Judge says police legally entered house

WAILUKU — Saying police had authority to go into a Wailuku residence without permission after an off-duty officer saw a woman screaming for help and being dragged into the home, a judge Thursday denied a defendant’s request to suppress evidence in the case.

“They did not have consent to enter, but they did have legal authority to enter, given the exigent circumstances,” 2nd Circuit Judge Peter Cahill said.

Lorrin Ishimine, 33, of Wailuku has pleaded not guilty to charges of kidnapping and three counts of felony abuse of a household or family member in the incident.

Police officers were dispatched to the house the afternoon of Aug. 17, 2016, after off-duty officer Victor Marmolejos Santana saw a car with a loud muffler speeding to a two-story residence on Liholiho Street. He testified that he saw a man, identified as Ishimine, get out of the driver’s side and go to the passenger door, where he screamed and made threatening gestures toward the woman inside.

Santana reported the woman was screaming, yelling and crying and trying to get away before the man dragged her up the stairs of the residence.

After calling for backup, Santana waited at the bottom of the staircase for on-duty officers to arrive before they went upstairs and were met by Ishimine’s sister.

The sister said no when Santana asked for permission to enter the residence, said defense attorney Chris Dunn.

He said officers entered the home anyway without a warrant and opened a door that turned out to be a closet before reaching Ishimine’s locked bedroom door.

When no one responded after officers knocked on the bedroom door and announced their presence several times, an officer kicked open the door to find Ishimine and his girlfriend in the bedroom, according to a memorandum by Deputy Prosecutor Emlyn Higa opposed the defense motion to suppress evidence.

In the bedroom, officers found Ishimine holding his crying girlfriend from behind while sitting on the bed, according to Higa’s motion.

Dunn argued that all photographs and statements resulting from police entry into the residence were illegally obtained and shouldn’t be allowed as evidence in a trial. That would include the girlfriend’s identity, Dunn said.

He said that Santana had seen what was happening from a distance and couldn’t hear what was being said. The officer waited 12 to 16 minutes for other officers to arrive before entering the residence, Dunn said.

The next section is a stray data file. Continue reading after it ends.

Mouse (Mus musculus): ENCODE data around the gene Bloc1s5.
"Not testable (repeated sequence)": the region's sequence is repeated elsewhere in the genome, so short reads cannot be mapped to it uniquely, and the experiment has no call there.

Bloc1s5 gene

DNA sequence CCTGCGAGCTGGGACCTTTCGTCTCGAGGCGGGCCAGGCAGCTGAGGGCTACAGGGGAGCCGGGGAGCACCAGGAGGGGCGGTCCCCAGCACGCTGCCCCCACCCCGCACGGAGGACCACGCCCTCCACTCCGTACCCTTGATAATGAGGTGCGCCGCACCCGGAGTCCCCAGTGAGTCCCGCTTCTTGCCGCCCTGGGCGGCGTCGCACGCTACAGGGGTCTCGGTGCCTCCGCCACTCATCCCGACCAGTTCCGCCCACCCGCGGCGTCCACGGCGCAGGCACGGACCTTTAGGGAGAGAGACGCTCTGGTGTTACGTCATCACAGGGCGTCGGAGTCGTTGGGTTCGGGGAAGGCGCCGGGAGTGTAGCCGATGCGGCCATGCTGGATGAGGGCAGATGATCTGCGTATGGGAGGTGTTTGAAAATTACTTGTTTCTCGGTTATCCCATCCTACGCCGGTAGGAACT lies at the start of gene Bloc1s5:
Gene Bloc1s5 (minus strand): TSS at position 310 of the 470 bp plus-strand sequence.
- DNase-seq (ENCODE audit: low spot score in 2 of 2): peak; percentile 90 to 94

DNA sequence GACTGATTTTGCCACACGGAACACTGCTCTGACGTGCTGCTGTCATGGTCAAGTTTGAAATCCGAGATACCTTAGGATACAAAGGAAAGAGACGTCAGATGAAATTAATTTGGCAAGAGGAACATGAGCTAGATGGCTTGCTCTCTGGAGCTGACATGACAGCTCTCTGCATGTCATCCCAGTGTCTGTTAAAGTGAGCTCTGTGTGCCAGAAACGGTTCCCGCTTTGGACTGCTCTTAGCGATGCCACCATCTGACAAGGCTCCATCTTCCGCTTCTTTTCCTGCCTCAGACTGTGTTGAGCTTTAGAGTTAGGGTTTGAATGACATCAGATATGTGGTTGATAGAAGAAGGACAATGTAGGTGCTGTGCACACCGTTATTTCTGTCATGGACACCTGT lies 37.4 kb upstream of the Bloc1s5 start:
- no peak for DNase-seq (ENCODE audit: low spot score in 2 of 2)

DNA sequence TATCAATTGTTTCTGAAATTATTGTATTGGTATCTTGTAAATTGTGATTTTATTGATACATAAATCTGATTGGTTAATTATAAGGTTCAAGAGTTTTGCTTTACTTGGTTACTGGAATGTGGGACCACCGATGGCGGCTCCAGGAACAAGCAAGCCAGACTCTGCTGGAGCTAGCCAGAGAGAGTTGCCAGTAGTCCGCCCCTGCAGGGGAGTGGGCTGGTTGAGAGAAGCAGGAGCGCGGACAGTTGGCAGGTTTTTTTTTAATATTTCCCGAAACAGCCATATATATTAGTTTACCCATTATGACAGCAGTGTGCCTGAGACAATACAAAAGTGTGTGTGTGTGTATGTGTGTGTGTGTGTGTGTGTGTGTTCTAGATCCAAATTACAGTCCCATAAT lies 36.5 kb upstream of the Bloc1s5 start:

“There’s a legitimate question to be asked if the officer perceived this to be an actual emergency,” Dunn said.

When they were at the door to the residence, officers didn’t see or hear anything to indicate there was an emergency, Dunn said.

“It’s just a quiet house,” he said.

Higa said it was appropriate for Santana to wait for backup for officer safety.

“He doesn’t know how many people are in that residence,” Higa said. “He doesn’t know how many of them are armed. He’s off duty. He’s alone. He’s unarmed.”

Once the bedroom door was kicked in, officers “saw a crime was being committed,” Higa said.

“At that point, it becomes a crime scene,” Higa said. “They can arrest the defendant. They can proceed with their investigation.”

Cahill said that the case centered on Santana’s observations.

There wasn’t evidence that Santana or anyone else saw any weapons, Cahill said.

“He didn’t see any blood. He didn’t see any bruises,” Cahill said. “Nonetheless, he saw a person being dragged in what appeared to be against her will. Whether a crime was committed, that’s for the jury to decide. But in his mind, it certainly appeared he was witnessing a crime being committed. He followed through.”

Cahill found that the exigent circumstances continued through the point when police kicked in the bedroom door. He said police had authority to take photographs and make sketches of the scene inside the bedroom. He said any photographs or sketches of other areas of the residence that weren’t in public view would be suppressed from being used as evidence in the trial.

Ishimine is being held in lieu of $250,000 bail at the Maui Community Correctional Center.

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